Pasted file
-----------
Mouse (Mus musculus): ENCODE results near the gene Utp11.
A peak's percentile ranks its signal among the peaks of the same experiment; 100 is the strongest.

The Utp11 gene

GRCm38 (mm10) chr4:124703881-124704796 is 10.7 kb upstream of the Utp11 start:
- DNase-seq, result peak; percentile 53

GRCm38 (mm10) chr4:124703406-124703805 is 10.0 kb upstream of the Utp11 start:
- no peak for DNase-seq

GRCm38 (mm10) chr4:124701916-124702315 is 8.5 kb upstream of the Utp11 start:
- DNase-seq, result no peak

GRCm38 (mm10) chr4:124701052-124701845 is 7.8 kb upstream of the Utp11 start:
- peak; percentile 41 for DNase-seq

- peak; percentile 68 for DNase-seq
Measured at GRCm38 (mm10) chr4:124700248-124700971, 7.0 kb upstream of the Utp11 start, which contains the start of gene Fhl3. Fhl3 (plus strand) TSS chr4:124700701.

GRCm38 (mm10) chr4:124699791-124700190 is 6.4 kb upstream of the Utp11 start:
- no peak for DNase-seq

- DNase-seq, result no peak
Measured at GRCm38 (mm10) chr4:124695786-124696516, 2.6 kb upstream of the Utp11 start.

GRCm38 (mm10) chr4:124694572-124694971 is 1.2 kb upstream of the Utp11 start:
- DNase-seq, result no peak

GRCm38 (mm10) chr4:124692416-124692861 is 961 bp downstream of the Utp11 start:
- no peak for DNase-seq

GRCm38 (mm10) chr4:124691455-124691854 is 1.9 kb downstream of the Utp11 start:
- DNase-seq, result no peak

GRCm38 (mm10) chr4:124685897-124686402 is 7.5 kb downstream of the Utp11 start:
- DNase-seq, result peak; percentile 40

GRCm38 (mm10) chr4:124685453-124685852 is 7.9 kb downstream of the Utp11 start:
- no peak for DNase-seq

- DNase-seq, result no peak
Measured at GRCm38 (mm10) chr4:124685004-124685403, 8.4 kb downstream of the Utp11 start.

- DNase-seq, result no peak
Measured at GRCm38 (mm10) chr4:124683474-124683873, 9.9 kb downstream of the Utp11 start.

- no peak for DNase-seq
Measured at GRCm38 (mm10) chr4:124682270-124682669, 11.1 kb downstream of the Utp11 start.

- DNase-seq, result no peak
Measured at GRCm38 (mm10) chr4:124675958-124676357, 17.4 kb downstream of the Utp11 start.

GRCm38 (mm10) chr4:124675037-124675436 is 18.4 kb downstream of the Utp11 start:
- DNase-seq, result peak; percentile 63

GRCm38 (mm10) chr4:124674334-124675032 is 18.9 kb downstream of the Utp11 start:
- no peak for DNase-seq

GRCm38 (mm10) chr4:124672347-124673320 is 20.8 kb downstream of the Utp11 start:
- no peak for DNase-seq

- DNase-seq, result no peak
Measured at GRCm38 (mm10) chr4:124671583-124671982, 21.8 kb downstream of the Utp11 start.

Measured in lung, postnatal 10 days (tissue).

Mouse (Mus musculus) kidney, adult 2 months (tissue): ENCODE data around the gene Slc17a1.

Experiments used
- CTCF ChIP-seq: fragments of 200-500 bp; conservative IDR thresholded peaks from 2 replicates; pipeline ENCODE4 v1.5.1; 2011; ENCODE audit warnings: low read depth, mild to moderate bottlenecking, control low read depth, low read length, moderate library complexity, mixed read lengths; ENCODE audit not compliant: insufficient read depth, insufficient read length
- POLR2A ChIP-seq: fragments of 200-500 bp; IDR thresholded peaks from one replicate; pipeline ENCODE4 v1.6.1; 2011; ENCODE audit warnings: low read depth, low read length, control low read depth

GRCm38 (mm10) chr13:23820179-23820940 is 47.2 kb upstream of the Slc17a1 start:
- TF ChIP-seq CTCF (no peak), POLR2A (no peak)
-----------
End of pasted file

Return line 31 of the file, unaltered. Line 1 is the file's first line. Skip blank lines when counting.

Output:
Measured at GRCm38 (mm10) chr4:124683474-124683873, 9.9 kb downstream of the Utp11 start.